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The Chat with Shanice Nicole

Dear Black Girls (Metonymy) is a gorgeous picture book offering love and reassurance to Black girls the world over. Writer Shanice Nicole has collaborated with artist Kezna Dalz to create a work that’s empowering and timely. This week, Shanice is our guest on The Chat.

Shanice Nicole is a Black feminist educator, facilitator, writer, and (out)spoken word artist. She believes that everyone has the power to make change and dreams of a freer world for us all. Learn more about her work at

Kezna Dalz is a multidisciplinary Black artist from Montreal. She cares about representation, and portrays the beauty of womanhood, teen/adult angst, and the worst of pop culture using vibrant colours. You can find more of her work at


Trevor Corkum: Dear Black Girls, a picture book, is a love letter to Black girls around the world. Why was this project important to you?

Shanice Nicole: Dear Black Girls is a book that I would have wanted to read as a young Black girl and it's a book that I still want to read as an adult. There's something so important about seeing and feeling yourself not only represented but understood. That experience is something I wanted to offer through the poem and Kezna has beautifully translated that same experience through her illustrations. It was also incredibly important to me that this book would be written and illustrated by two Black girls considering the severe lack of publishing opportunities for Black people. The feedback so far has been overwhelmingly positive and although it's not surprising, it still warms my heart every single time someone shares with us how this book has touched them. That to me is the power of art and creation.

TC: I understand that the book first came into being as a poem. Can you talk about that, and how the idea for a book came together?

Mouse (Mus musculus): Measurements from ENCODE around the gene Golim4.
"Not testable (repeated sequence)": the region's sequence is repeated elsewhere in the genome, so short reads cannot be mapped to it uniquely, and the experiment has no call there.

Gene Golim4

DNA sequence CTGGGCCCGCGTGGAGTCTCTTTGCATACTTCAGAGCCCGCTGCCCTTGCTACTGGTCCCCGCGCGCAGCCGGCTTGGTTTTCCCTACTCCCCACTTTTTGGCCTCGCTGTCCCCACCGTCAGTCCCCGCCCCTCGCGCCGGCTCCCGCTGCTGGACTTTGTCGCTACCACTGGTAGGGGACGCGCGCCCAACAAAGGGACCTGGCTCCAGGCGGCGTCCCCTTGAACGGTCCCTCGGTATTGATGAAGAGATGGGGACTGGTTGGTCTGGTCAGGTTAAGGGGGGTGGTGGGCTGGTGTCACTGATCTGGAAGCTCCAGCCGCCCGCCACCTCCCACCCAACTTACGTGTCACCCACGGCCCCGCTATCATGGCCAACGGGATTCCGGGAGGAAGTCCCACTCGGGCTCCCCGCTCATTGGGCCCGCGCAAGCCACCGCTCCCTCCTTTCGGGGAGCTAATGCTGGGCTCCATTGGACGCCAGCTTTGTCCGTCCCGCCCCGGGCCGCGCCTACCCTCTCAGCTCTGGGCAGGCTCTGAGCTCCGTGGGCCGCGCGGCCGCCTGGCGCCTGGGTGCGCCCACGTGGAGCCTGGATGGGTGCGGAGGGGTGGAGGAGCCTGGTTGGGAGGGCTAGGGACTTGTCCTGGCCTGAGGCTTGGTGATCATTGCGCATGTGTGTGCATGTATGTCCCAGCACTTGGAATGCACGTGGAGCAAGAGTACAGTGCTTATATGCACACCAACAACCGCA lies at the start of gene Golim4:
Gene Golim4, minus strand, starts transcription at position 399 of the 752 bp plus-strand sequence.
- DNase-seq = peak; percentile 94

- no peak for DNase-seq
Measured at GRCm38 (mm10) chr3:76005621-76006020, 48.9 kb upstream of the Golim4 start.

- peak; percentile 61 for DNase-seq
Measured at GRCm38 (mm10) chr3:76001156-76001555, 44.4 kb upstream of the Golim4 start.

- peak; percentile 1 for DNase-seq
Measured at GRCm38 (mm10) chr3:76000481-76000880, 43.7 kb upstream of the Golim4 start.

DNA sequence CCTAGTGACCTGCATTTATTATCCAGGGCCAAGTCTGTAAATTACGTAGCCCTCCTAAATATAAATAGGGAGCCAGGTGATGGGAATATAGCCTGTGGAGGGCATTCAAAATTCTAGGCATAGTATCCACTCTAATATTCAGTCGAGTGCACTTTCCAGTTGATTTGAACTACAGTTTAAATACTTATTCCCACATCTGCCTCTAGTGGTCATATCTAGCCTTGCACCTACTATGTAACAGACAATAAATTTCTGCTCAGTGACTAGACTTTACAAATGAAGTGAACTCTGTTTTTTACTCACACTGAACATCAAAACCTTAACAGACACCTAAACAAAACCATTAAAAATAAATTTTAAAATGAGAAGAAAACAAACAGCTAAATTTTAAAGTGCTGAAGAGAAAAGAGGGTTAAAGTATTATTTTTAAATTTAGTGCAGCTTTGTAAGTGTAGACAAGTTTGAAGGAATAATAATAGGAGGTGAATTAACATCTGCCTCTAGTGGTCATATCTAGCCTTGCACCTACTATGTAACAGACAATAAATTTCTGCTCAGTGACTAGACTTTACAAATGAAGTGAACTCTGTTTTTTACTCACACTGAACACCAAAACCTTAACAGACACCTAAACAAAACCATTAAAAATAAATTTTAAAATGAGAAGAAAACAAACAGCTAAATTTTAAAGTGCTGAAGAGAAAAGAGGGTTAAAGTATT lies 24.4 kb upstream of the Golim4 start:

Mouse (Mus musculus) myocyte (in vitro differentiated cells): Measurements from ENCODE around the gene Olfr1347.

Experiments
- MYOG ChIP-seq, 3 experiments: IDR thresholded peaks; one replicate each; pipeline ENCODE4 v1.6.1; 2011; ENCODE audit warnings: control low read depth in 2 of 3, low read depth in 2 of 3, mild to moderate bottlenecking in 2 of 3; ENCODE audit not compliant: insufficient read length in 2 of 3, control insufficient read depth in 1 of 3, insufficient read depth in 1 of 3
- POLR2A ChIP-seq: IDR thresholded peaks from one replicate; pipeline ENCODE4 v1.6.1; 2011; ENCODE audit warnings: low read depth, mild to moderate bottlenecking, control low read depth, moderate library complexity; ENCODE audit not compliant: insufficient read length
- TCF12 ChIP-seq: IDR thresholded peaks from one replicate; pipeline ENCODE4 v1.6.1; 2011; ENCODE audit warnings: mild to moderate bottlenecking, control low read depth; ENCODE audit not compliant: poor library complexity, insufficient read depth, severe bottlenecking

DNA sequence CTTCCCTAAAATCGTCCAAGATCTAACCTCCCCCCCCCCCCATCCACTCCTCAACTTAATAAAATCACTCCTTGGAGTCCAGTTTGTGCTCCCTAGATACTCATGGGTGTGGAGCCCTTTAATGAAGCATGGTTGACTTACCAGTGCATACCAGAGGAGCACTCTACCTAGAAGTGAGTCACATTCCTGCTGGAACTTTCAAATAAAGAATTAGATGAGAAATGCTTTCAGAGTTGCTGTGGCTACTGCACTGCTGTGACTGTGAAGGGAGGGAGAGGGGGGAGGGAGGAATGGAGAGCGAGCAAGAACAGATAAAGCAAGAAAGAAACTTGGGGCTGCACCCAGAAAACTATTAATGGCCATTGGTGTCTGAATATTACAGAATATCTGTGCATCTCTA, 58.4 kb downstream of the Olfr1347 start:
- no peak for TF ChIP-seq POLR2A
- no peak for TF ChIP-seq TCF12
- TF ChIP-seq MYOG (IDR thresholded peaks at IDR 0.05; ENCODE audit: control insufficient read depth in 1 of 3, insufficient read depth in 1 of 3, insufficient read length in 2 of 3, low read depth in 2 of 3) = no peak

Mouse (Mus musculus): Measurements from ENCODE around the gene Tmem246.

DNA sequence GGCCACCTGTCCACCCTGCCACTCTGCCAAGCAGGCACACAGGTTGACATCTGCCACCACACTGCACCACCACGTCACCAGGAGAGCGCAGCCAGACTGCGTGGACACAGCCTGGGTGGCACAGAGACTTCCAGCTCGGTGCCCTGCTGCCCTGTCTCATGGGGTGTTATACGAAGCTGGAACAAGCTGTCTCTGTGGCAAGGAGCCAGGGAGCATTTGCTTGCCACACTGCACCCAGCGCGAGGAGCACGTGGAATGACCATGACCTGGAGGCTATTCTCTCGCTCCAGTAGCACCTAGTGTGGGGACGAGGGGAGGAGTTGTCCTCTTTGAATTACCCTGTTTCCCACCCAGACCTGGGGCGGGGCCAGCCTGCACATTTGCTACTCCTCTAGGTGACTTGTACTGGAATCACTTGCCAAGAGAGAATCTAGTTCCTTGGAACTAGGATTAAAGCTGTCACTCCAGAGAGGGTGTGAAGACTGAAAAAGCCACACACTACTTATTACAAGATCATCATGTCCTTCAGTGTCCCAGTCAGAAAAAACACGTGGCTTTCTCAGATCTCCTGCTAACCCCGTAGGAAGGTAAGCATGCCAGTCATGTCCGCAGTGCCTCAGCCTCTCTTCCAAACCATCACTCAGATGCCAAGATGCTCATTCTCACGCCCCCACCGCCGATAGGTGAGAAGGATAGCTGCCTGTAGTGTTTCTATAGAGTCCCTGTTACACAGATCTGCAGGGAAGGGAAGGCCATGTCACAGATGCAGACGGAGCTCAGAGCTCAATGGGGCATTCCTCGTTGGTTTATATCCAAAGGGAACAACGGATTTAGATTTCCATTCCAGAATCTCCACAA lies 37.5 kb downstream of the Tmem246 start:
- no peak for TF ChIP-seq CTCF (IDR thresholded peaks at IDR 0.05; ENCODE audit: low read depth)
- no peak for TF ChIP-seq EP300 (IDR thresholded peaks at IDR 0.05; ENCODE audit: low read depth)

SN: I wrote Dear Black Girls as a spoken word piece in the summer of 2015 at a time when I really felt like Black girls and women in particular needed to receive a message of love and appreciation. So I wrote this poem from a place of both pain but also love. However, when I was writing the poem I had no intention or plan for it to transform into a children's book one day. At the time it was just a poem and I wish I could remember the exact moment when I thought of or decided that I wanted it to become a book; however, I do know that I performed the poem at a show and while on stage I said to the audience that I wanted to turn it into a children's book one day.

Metonymy Press happened to be tabling in the back of the room and a friend in the audience introduced us and now here we are a few years later with this beautiful book in our hands. So the poem itself has existed for quite a few years but the illustration and publishing process has been the focus of this past year or so. It has been such a learning experience for all of us and especially for Kezna and I as this is our first publishing experience.

TC: You worked with illustrator Kezna Dalz, who has illustrated the book in bold, warm, vibrant colours. What was it like to work in such close collaboration?